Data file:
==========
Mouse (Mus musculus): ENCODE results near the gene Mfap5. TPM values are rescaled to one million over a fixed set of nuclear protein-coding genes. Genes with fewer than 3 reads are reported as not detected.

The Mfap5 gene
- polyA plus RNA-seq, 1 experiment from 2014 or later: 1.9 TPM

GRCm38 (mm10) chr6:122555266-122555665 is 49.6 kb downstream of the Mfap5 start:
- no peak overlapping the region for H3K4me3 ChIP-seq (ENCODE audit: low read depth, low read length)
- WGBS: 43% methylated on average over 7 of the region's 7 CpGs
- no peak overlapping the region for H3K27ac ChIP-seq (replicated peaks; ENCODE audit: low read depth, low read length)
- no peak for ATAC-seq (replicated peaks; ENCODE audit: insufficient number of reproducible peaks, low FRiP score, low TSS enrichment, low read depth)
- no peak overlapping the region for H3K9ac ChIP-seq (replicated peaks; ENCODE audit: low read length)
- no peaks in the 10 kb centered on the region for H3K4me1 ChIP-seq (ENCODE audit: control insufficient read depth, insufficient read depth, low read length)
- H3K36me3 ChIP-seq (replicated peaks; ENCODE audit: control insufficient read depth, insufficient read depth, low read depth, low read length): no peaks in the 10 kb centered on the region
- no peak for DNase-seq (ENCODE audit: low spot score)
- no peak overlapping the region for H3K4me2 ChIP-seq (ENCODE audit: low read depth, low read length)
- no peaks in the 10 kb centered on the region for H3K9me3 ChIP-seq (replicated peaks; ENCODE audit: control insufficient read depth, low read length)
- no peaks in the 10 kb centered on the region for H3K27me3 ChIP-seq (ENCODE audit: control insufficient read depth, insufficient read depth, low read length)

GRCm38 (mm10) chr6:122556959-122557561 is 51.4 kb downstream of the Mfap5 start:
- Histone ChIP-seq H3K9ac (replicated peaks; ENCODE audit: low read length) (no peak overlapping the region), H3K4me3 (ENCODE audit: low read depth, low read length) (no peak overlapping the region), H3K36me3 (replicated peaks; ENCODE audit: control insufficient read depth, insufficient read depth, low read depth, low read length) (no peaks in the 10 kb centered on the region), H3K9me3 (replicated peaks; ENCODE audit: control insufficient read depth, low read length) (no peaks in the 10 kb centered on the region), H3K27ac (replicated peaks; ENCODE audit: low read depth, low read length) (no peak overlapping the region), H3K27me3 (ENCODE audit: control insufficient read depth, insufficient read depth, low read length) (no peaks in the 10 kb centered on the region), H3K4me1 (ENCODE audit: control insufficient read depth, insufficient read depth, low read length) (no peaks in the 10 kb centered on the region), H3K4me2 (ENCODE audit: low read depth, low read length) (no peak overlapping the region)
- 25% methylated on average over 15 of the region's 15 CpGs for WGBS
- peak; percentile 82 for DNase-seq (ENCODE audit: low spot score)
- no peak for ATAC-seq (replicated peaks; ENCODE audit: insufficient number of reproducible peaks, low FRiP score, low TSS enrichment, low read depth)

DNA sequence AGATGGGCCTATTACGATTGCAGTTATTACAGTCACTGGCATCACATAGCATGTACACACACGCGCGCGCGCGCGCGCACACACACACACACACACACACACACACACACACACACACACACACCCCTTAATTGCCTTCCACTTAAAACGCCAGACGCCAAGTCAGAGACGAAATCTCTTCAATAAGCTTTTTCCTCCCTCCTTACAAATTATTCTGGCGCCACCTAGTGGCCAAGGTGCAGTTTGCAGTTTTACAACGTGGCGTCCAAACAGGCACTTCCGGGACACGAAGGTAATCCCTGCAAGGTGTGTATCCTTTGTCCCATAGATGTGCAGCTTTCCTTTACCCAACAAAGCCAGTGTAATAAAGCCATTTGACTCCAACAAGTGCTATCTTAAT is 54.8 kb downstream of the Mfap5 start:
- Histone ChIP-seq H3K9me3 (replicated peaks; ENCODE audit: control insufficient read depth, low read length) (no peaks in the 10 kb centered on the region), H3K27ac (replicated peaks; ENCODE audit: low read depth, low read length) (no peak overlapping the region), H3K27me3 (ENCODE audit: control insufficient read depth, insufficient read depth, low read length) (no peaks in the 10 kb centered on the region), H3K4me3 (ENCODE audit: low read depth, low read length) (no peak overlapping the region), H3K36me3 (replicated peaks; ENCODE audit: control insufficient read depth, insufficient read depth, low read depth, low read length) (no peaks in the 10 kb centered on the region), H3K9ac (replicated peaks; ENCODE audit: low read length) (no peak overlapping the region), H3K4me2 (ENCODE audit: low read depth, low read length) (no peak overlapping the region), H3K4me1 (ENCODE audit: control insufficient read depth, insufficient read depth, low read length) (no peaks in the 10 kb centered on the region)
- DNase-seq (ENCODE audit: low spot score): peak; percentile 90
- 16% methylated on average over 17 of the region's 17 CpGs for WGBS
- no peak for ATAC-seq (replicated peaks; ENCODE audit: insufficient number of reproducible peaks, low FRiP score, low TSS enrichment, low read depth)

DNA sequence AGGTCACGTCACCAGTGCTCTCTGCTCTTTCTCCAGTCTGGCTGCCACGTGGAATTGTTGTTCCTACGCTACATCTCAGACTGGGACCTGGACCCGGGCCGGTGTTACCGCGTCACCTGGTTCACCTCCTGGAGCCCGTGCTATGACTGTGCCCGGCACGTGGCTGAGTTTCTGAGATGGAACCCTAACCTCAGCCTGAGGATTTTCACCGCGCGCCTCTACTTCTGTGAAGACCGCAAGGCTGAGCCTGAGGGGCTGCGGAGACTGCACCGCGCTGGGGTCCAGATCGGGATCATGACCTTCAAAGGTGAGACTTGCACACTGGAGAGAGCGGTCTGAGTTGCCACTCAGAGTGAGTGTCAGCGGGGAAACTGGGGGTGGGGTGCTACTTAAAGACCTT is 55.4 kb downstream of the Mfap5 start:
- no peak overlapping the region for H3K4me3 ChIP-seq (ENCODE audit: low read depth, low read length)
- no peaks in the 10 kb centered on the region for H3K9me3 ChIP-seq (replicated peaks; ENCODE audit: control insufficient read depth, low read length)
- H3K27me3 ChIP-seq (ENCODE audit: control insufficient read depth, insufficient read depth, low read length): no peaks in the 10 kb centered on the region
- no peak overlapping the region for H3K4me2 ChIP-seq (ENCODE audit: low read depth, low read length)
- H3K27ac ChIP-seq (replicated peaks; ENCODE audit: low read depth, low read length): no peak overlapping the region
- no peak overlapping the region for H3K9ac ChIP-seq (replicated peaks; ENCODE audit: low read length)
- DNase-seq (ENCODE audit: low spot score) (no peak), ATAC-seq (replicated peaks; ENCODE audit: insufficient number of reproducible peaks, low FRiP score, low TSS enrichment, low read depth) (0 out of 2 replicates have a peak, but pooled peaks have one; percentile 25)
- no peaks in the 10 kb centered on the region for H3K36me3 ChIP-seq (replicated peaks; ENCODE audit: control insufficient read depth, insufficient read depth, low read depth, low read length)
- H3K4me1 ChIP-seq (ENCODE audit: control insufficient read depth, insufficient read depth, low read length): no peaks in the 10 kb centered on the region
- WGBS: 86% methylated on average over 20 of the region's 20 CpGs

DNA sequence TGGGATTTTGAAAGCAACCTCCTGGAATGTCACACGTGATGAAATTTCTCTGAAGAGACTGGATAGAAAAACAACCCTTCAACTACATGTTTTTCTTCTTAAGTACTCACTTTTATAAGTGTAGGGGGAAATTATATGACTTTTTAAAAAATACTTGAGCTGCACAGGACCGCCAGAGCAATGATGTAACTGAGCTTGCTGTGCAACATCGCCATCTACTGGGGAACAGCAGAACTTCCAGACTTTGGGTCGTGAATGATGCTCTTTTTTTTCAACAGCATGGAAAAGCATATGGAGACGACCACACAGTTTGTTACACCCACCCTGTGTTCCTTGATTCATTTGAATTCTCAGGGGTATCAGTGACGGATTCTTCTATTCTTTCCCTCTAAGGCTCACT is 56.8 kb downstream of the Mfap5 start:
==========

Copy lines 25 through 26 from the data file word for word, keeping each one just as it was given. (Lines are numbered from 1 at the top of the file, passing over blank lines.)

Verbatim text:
- no peak for ATAC-seq (replicated peaks; ENCODE audit: insufficient number of reproducible peaks, low FRiP score, low TSS enrichment, low read depth)

DNA sequence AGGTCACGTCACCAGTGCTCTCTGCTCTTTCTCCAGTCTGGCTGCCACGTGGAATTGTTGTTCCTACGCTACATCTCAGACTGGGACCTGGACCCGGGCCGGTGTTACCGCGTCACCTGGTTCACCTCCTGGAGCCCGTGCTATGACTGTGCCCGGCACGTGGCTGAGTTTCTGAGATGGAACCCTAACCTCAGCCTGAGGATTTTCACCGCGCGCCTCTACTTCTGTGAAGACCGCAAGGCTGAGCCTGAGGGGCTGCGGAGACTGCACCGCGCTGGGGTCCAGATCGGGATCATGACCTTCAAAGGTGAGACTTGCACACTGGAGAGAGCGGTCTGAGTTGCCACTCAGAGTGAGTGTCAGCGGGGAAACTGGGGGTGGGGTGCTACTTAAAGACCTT is 55.4 kb downstream of the Mfap5 start: